Doing two Diversions two weeks in a row wasn’t my plan. However, I really want to keep this blog interesting for anyone who’s out there reading and also for myself, and this is what I’ve been thinking. Hence the following.
This weekend, the recent Wingsuit BASE deaths of Dean Potter and Graham Hunt have been swirling around my mind. My thoughts are with their families, friends, and those whose lives they touched. Personally, I first saw the news on Facebook, and swore loudly as I dropped into the frustration of yet another person I looked up to leaving us too soon. It took going for a run later to get some perspective. For more on how it made me feel, there’s a post from the fall worth checking out. There’s been a serious outpouring of well justified social media condolences. To my mind, the folks at Alpinist always put out really interesting, talented writing: Katie Ives’ piece Poet of Light and Air: Dean Potter is a perfect example, and easily the best thing I’ve read in the aftermath. I’d recommend reading it.
At the end, one particular line caught my eye:
“He lived his life like a poem.”
Which sounds nice. I agree with her statement. But what exactly does that mean? What is a poem? How can one live their life in that way? Given the mystery that surrounds poetry for most people, what does it mean to describe someone’s life as a poem? I want to slog into this, because this is familiar turf, both as a mountain person and also as a poet.
For me, writing poems and doing outdoor adventures are both intensely and essentially creative endeavors. They both follow a few of the same basic pathways within a giant expanse of freedom to choose.
There is the field, space, or area in which it takes place: the general idea for the poem, its form, or the terrain in which the adventure happens.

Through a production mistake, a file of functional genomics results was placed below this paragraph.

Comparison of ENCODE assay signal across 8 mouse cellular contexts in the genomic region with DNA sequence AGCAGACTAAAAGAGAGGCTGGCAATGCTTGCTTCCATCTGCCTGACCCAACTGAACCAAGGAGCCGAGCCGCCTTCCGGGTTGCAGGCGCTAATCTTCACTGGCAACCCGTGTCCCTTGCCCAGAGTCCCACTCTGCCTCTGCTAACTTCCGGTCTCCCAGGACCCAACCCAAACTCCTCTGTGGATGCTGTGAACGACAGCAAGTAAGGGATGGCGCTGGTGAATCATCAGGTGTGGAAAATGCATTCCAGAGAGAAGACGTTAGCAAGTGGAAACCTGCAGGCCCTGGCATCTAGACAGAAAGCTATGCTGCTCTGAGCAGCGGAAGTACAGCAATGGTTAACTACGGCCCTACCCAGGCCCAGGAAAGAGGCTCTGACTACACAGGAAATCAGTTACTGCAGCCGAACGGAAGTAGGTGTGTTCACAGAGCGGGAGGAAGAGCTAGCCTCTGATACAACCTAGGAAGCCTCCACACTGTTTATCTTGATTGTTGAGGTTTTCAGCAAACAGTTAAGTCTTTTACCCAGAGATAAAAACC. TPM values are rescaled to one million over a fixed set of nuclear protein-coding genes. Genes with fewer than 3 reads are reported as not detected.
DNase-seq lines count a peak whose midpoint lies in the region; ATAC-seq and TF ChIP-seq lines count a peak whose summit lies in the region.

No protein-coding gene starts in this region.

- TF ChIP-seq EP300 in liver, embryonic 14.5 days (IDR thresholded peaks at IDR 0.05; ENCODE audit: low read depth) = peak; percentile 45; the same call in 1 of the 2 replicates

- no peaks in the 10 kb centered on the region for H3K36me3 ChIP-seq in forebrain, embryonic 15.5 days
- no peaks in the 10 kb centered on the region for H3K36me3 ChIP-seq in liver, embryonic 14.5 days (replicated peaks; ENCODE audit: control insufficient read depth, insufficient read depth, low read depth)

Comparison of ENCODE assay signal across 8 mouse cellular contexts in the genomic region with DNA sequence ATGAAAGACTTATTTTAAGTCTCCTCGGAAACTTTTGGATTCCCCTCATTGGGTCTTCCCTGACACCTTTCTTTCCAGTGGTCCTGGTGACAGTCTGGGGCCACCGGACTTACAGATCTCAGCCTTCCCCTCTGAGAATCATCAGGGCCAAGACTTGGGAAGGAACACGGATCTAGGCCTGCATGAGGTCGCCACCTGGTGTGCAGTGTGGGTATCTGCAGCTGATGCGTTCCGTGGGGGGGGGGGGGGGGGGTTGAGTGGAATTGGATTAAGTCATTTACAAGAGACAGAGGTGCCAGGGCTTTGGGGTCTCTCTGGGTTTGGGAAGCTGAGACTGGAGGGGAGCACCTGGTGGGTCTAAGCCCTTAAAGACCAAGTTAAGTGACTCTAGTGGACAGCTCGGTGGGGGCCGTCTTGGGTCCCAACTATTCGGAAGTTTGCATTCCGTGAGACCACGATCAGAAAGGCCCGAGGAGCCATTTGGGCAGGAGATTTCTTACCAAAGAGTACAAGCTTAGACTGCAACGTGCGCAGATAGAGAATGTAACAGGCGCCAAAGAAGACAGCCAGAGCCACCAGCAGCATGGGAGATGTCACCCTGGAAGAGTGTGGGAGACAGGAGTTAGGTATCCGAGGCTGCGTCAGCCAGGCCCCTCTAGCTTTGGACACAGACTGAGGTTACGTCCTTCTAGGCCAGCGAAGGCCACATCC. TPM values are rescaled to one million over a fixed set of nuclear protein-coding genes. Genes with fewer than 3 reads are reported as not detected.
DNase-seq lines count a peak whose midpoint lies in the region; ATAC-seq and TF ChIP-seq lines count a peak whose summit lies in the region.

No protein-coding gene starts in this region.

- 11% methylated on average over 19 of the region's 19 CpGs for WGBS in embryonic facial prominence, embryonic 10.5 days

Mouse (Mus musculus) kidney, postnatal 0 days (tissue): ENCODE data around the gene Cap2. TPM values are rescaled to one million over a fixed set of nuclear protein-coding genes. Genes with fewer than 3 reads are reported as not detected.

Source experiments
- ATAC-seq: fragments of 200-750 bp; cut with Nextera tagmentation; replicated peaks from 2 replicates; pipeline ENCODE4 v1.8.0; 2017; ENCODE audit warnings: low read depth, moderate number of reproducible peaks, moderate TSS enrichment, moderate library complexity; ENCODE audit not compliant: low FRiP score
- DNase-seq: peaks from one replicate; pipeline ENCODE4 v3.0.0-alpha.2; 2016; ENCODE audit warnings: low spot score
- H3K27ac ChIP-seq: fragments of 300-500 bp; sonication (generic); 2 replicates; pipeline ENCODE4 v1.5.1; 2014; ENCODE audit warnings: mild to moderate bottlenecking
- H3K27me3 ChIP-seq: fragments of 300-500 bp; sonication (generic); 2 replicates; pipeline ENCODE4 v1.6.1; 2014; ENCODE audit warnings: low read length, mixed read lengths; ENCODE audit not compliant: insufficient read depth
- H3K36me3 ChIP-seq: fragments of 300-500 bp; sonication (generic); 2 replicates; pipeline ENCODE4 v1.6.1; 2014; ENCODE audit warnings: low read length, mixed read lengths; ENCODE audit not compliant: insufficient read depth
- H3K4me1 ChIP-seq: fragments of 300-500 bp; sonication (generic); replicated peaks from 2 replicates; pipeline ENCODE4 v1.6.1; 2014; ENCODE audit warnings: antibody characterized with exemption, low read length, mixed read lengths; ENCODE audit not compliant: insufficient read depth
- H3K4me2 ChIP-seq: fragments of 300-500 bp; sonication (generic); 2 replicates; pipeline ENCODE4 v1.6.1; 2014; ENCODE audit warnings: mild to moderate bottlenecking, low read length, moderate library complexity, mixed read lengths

Some kind of transit is achieved: whether in the woods or on paper, you start one place and end another.
Style likewise. Be it skis or climbing shoes, there’s a method and way that said terrain is traversed. The poet’s style also follows: terse, expansive, some kind of pace unfolding in the way that they place each word, like a footstep, across the page.
Physical terrain is somewhat dictated: you can’t choose to place cliffs, forests, or slopes of snow. But you can choose which ones you want to climb. You choose the conditions in which you wish to go. You choose your partners, or lack thereof.
Poems or stories can spring from anywhere—but for me, the kernel of an idea, the central idea structure towards which I’m writing, that’s somewhat dictated as well by the initial inspiration. It’s very much like rounding a large bend in a trail and staring at a massive face—I stumble onto these ideas, and then writing is the process of fleshing them out so that other people can see how I’m looking at it.
Of course, poems can go in strange directions, and the unifying/underlying ideas aren’t as immobile as rocks or glaciers. So this fluidity to rearrange, combine, and shift can be helpful. It’s the same type of being able to choose, and just like in the mountains, you can be wrong.